Amuse-bouche: Sunday 6 December 2020

This week: some thoughts on the untimely timeliness of Gerard Manley Hopkins

Douglas E. Christie, early on in his The Blue Sapphire of the Mind, contrasts John Muir on a sugar pine with Ronald Reagan on the redwood. For Muir, the tree before him is “an inexhaustible study and source of pleasure” noting how “at the age of fifty to one hundred years it begins to acquire individuality, so that no two are alike in their prime or old age. Every tree calls for special admiration.” On the other hand, running to be governor of California, Ronald Reagan (in)famously observed, “If you’ve seen one redwood, you’ve seen them all.”

However much Reagan’s words express an entire culture, what Christie’s juxtaposition brought to my mind was, first, Gerard Manley Hopkins’ notion of “inscape”, that which individuates each thing as the unique, singular thing it is, what Muir perceived in the mature sugar pine and what Reagan and his ilk are insensitive to. Hopkins’ sensitivity to the singularity of individuals expressed itself in a number of ecopoems avant le lettre. One thinks of his lament for a felled grove, “Binsey Poplars”, or the more profound, radical grappling with the destruction of the natural world, “God’s Grandeur”, a poem I’ve long had by heart. Hopkins’ sensibility in this regard breathes the same spirit as what inspires Christie’s attempt to find common ground between contemplative traditions, primarily those of antique and medieval Christianity, and contemporary ecological thought and concerns.

Of course, Hopkins’ poetry is not only precocious in its concerns, but in its formal innovations. On the one hand, he was motivated by the etymological fascinations with the then-new discipline of philology to dig into the roots of the English language and the prosody and potentials of the soil from which it sprang to develop his own markedly singular style, characterized by its alliteration, “sprung rhythm”, and coinages. His poetic oeuvre is rife with examples, one dazzling as it dense being “That Nature is a Heraclitean Fire and of the comfort of the Resurrection”. Such sensitivity to language as poetry’s material ground and the invention that it motivates makes Hopkins a precursor of that poetics that finds its most extreme expression in the coinages of Celan, for instance, or the metrical inventions of, surprisingly, William Carlos Williams in his searching out the “variable foot” proper to the American vulgar tongue. Little wonder Jerome Rothenberg includes Hopkins in the opening selections of his assemblage Poems for the Millennium, volume one.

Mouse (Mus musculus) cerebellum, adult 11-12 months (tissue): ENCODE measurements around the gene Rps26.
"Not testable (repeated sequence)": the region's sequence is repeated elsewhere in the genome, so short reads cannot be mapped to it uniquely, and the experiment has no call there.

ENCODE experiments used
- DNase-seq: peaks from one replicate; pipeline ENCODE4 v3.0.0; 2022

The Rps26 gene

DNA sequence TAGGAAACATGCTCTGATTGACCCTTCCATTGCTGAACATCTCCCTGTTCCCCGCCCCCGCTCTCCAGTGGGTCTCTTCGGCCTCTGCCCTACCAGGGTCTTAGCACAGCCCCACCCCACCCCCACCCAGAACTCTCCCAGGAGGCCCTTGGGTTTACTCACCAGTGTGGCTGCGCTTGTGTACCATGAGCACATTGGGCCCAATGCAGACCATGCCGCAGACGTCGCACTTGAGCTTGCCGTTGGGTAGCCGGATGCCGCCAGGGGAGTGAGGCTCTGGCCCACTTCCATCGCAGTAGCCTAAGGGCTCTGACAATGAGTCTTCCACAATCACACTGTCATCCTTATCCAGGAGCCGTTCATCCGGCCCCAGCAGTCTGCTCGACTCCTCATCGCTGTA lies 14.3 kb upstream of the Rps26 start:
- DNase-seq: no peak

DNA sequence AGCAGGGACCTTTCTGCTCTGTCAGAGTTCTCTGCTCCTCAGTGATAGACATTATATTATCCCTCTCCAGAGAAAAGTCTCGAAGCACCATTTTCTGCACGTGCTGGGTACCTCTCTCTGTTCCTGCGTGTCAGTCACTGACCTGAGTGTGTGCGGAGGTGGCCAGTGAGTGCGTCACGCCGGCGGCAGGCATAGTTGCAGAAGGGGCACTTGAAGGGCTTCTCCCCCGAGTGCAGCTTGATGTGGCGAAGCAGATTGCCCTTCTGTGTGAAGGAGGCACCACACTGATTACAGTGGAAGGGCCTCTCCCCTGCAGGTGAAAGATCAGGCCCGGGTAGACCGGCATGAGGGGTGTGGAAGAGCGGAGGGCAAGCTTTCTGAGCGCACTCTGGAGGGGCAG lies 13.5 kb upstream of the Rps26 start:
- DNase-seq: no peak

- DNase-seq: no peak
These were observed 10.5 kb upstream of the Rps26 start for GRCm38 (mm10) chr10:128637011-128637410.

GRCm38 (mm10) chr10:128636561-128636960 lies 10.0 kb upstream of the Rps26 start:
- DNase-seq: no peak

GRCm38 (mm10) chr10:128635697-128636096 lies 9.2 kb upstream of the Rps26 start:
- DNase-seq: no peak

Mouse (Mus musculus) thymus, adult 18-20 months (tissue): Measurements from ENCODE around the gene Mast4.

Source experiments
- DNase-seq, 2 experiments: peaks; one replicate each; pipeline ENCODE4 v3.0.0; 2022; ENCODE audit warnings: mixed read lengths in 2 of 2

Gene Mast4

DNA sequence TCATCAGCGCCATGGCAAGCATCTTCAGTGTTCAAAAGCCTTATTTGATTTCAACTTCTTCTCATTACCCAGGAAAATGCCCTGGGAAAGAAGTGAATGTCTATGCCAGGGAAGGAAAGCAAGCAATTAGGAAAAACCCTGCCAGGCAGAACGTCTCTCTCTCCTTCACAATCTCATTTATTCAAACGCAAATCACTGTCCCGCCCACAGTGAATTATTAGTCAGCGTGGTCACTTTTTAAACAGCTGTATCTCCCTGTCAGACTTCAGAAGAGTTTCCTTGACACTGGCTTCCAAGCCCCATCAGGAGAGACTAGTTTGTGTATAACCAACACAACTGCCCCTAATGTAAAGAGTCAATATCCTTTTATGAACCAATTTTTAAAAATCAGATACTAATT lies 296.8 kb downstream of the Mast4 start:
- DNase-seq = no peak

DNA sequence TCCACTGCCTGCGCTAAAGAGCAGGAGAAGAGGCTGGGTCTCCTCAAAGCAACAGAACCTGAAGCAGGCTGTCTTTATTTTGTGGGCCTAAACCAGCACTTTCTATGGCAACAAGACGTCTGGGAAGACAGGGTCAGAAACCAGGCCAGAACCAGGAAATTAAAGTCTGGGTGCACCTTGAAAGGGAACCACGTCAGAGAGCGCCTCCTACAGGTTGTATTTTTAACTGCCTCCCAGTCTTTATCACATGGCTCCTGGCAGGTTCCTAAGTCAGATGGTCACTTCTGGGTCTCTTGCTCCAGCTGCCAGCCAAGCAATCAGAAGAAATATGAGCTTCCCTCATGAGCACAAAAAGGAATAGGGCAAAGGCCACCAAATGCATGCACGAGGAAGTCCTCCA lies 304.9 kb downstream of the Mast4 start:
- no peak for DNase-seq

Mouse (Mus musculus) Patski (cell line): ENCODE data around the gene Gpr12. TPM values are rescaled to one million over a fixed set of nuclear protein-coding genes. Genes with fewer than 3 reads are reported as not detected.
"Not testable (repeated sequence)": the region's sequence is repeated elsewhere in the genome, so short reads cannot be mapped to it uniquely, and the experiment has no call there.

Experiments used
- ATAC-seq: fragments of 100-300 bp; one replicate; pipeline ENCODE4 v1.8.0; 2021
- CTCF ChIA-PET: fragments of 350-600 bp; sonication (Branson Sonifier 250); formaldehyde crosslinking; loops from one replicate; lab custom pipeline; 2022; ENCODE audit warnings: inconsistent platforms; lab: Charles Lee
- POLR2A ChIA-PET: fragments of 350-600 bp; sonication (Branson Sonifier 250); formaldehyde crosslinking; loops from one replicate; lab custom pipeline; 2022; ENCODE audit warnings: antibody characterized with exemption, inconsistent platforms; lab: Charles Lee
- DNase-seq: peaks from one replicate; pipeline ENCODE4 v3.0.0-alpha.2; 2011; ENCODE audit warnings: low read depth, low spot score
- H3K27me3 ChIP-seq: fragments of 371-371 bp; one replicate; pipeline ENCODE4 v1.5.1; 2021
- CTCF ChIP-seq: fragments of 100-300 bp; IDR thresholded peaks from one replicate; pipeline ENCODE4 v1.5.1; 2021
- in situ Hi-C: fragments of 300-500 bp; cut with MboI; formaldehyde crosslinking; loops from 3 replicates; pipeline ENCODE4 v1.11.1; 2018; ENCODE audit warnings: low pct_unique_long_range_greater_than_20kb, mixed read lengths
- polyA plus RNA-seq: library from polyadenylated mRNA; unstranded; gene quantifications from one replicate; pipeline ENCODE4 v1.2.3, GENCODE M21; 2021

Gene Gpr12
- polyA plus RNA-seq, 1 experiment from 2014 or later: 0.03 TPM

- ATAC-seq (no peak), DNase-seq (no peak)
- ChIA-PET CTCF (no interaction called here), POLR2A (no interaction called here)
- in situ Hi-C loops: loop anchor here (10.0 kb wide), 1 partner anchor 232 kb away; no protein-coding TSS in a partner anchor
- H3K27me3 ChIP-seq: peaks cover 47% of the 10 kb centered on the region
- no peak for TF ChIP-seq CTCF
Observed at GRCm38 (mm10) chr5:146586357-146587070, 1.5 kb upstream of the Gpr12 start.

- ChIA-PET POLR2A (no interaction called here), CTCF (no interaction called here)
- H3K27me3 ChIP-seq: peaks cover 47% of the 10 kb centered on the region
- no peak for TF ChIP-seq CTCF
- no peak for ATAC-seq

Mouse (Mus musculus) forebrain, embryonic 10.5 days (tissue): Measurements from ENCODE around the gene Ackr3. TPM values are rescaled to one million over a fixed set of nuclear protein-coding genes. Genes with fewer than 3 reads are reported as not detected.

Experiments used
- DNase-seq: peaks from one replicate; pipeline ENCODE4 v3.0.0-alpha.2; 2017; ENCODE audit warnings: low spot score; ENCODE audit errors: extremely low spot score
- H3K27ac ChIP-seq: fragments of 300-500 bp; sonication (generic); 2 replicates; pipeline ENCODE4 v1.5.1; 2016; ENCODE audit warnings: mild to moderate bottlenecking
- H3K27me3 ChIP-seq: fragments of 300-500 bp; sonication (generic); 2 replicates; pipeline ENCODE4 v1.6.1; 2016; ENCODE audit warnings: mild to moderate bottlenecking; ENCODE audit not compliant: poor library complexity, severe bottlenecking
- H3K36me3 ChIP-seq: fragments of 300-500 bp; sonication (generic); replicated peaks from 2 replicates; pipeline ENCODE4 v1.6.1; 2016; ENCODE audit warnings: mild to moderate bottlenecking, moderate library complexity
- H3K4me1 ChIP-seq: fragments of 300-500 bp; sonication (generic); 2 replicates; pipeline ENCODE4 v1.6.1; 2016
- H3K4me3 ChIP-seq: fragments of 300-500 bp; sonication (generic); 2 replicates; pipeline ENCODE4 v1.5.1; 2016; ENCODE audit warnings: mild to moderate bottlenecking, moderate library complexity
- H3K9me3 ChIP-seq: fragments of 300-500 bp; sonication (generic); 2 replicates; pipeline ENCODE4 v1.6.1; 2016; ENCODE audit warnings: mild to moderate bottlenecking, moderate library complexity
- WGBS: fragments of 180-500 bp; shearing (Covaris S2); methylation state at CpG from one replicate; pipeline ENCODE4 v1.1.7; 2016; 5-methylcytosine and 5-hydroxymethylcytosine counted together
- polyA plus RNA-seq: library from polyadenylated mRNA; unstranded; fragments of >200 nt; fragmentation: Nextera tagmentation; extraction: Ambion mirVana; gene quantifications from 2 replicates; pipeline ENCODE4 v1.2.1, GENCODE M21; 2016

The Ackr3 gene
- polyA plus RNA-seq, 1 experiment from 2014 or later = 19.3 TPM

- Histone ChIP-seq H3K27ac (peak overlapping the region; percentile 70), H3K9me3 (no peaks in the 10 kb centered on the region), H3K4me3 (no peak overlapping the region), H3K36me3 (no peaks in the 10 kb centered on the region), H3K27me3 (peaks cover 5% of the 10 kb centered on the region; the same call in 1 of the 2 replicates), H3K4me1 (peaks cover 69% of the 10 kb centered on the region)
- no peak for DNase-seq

Finally, it strikes me that Hopkins is also ahead of his time in possessing and presenting a sense of what today goes by the more general rubric of “mindfulness” (something Williams, too, expresses as early as 1921 in his poem “Thursday”). The meditative, contemplative mindset is most emphatically attentive, as Hopkins was, to the individual (rather than then type) and the material (as something in-itself rather than merely as for-use, the way his language stands forth rather than retreating into meek transparency). It does, however, also, culture empathy, kindness, and self-compassion of the kind Hopkins ventures to offer himself in one his “dark sonnets” “My own heart let me more have pity on…”.

Hopkins was one of the first poets I was exposed to in school that turned me on to poetry. It’s good to be reminded of how enduring and inexhaustibly rich his work continues to prove to be.

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